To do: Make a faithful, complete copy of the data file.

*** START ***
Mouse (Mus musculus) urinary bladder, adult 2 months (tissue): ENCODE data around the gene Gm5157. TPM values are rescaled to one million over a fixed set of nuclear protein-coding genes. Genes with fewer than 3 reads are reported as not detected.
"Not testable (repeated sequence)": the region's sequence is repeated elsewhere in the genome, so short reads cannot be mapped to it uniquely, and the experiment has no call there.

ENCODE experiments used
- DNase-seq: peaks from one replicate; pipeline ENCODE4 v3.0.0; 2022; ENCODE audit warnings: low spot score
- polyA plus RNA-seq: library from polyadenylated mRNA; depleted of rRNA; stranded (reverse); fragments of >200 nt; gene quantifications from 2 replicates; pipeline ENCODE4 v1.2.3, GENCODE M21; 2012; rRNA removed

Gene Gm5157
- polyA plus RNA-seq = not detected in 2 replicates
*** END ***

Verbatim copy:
Mouse (Mus musculus) urinary bladder, adult 2 months (tissue): ENCODE data around the gene Gm5157. TPM values are rescaled to one million over a fixed set of nuclear protein-coding genes. Genes with fewer than 3 reads are reported as not detected.
"Not testable (repeated sequence)": the region's sequence is repeated elsewhere in the genome, so short reads cannot be mapped to it uniquely, and the experiment has no call there.

ENCODE experiments used
- DNase-seq: peaks from one replicate; pipeline ENCODE4 v3.0.0; 2022; ENCODE audit warnings: low spot score
- polyA plus RNA-seq: library from polyadenylated mRNA; depleted of rRNA; stranded (reverse); fragments of >200 nt; gene quantifications from 2 replicates; pipeline ENCODE4 v1.2.3, GENCODE M21; 2012; rRNA removed

Gene Gm5157
- polyA plus RNA-seq = not detected in 2 replicates